Test probes for monitoring properties of pipelines may feed a threshold device so that only those features of interest are detected. However, as previously indicated, the amplitude of the output signal from an inductive probe is dependent on the rate of change of magnetic flux in the vicinity of the probe head. This in turn, will be proportional to the relative velocity of the probe head with respect to the object under test. In order, therefore, to include some form of amplitude discrimination in the probe signal processing circuit it is useful to include a frequency correction circuit so that the overall signal level is not sensitive to changes in velocity. For a normal inductive pickup coil, a linear roll-off characteristic will suffice, but, in general, a circuit must be selected to have a transfer characteristic which is the inverse of the velocity sensitivity of the probe head sensor. Such a frequency correction circuit has the additional advantage of reducing the overall dynamic range of signals to be processed.

Accordingly, the present invention provides apparatus for nondestructive testing of a body of ferromagnetic material comprising a probe containing an electromagnetic sensor to produce an electrical signal in response to variations in the magnetic field in the vicinity of the sensor, means to move said probe relative to an object under test and frequency correcting circuit means connected to the sensor to compensate for variations in output signal amplitude caused by variations in the velocity of the probe with respect to the object.

Preferably the apparatus also includes threshold means connected to the frequency correcting circuit means to give a first output signal when the input signal from the frequency correcting circuit means is at or above a predetermined threshold level and a second output signal when the output signal is below the threshold level. The use of such a frequency correcting circuit allows a fixed threshold reference even though the velocity of the probe sensor may vary.

An embodiment of the invention will now be described by way of example with reference to the accompanying drawings in which:

FIG. 1 shows schematically a pipeline inspection pig having shoes to carry inductive probe heads

FIG. 2a shows a practical arrangement of a pickup carrier shoe,

FIG. 2b shows the arrangement of components within the shoe of FIG. 2a,

FIG. 3 is a schematic diagram of a frequency correcting circuit for an inductive probe head,

FIG. 4 is a block diagram showing schematically an arrangement of apparatus for non-destructive testing of pipelines, and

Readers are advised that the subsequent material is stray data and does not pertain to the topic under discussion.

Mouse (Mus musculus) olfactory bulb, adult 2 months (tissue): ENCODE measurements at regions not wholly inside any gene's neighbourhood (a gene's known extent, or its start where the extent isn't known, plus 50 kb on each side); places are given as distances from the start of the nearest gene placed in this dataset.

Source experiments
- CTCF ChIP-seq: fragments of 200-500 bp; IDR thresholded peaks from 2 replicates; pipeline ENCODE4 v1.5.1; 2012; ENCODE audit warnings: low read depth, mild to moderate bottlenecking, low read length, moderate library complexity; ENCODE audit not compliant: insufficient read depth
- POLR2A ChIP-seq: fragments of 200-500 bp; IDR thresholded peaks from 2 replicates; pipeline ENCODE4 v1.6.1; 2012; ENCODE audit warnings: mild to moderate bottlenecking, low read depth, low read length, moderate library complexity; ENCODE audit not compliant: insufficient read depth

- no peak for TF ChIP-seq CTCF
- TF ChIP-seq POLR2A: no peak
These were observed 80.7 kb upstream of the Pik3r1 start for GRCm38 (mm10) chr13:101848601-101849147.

FIG. 5 shows the pickup response curve and a complementary frequency correcting transfer characteristic.


Referring now to the drawings, an inspection pig 1 has scraper cups 2, 3 which form a seal with the wall of a pipeline 4 to position the pig and to drive it through the pipeline by pressure differences generated across the pig by the fluid medium transported through the pipeline. Mounted on leaf springs 5 are shoes 6 in which inductive pickup coils are held.

In the practical embodiment shown in FIGS. 2a and 2b, the sensor shoe is mounted by means of leaf springs 23 on a flanged ring 21 attached to the pig (not shown). The shoe carries an enclosure member 25 having a hollow in which a permanent magnet 27 is placed. Inductive pickup coils 28 are mounted in recesses 29 in the lid 30 of the enclosure member.

Signals from a pickup coil 30 (FIG. 3) are fed to a frequency correction circuit 32. This consists of input resistor R1 and an amplifier 33 to which is connected a feedback circuit consisting of a resistor R3 and a capacitor C in parallel. Such a circuit exhibits a roll-off of 6 dB/ octave at frequencies above a turnover frequency set by the time constant of the feedback circuit. Referring to FIG. 4, the output of the frequency correction circuit 32 is connected to a discriminator 34 which gives an output to a data processing circuit 36 when the input signal is above a predetermined amplitude threshold and no output when the input signal is below this level. The threshold level may be an analogue value derived from a reference voltage with a comparator being used as a discriminator, or alternatively, an analogue/ digital converter 37 may be inserted in the signal path and the comparison performed digitally.

FIG. 5 shows the variation 41 of the pickup output with velocity and the complementary transfer characteristic 42 of the frequency correcting circuit to which the pickup is connected.

Although a pickup having a linear characteristic has been described, the invention envisages pickups with other characteristics. In such cases, a signal transfer circuit having a complementary characteristic will be chosen.

Furthermore, although the invention has been described with respect to pipeline inspection pigs, it will be clear to one skilled in the art that the use of complementary transfer and response characteristics to compensate for velocity sensitivity of a pickup sensor is equally applicable to other forms of test apparatus.